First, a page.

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PAFA criticises erroneous report on carrier bags



Barry Turner, chief executive of the Packaging and Films Association (PAFA), has expressed disappointment that disputed figures on litter and miscalculations of carbon impacts had a clear influence on Government and public perceptions of the effects of bag taxes



“We are disappointed that disputed litter figures and wildly inaccurate calculations on bag impacts are still influencing people’s views. We also believe that if we are to suffer a carrier bag tax, the monies should be used to boost recycling and to educate consumers. These are missed opportunities for supporting the UK recycling industry and changing habits on littering,” he said.


PAFA said there were flaws in DEFRA’s calculation of the CO2 impacts of bags, and supported the comments of Joan Walley MP, Chair of the Committee, regarding what she called “a glaring mistake” in which DEFRA had originally said that the effects of bag reduction would be the equivalent of taking 1.7 – 2.7 million cars off UK roads, when the correct figures were actually 32,000 – 43,000 cars.


Turner also reiterated industry’s long-held view that littering is an anti-social behaviour which requires education and information in order to change people’s habits.


David Newman, president of International Solid Waste Association (ISWA) and director of CIC (Italian Composting Consortium), said ISWA appreciated the committee’s point that a catch-all charge is the most effective way to reduce total bag usage.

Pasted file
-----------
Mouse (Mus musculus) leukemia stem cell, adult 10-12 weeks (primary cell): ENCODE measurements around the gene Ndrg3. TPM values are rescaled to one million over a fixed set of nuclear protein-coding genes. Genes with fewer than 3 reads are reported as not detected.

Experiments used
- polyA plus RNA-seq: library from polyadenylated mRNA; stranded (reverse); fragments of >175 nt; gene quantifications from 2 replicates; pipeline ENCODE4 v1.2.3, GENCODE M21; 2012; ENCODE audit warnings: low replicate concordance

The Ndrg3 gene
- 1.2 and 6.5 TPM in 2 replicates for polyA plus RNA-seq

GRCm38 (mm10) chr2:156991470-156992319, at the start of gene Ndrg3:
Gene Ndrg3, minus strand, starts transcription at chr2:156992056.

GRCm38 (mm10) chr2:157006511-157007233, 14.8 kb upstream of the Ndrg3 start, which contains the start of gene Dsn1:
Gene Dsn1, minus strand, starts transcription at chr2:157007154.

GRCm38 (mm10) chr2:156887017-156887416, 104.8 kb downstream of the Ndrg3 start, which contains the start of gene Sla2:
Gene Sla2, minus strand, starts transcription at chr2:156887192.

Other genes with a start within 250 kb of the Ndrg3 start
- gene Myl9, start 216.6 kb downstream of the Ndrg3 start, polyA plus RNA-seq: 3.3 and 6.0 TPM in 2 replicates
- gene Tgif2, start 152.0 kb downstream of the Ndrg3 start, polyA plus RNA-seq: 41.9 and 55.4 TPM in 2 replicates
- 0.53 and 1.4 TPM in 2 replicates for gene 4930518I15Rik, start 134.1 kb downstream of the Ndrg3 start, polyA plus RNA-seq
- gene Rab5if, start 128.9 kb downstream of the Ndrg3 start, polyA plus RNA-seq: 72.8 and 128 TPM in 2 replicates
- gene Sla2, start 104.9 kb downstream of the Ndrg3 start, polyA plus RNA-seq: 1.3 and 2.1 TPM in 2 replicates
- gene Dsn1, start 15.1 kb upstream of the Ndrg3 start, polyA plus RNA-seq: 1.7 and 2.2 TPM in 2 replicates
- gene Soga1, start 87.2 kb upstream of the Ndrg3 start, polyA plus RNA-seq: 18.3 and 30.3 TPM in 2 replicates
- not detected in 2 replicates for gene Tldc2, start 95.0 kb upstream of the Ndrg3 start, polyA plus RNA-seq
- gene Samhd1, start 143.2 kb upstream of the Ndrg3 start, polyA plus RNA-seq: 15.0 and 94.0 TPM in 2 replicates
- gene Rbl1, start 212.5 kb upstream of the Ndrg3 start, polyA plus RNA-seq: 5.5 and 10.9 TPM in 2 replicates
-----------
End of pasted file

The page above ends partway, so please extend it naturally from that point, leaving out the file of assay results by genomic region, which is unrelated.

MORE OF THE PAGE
However, he added: “It failed to note an exemption for home compostable bags would help significantly reduce food waste going to landfill. In addition, I remain concerned that this report has not undertaken assessment of the true percentage of plastic bags recycled in the UK, and Europe as a whole. We hope the committee will recognise the dual purpose of certified compostable bags when it reviews the Government’s waste strategy.”


A spokesman for the Renewable Energy Assurance said the bags are produced from renewable resources such as maize starch or Polylactic acid (PLA) and replace scarce and expensive polyolefin derived materials from the supply chain.


“When used in the collection of organic wastes these bags reduce the need for harsh cleaning chemicals, protect the health of the workforce and return their valuable constituent materials to the horticultural cycle.  Increasing the use of these bags cannot cause harm to the environment.”


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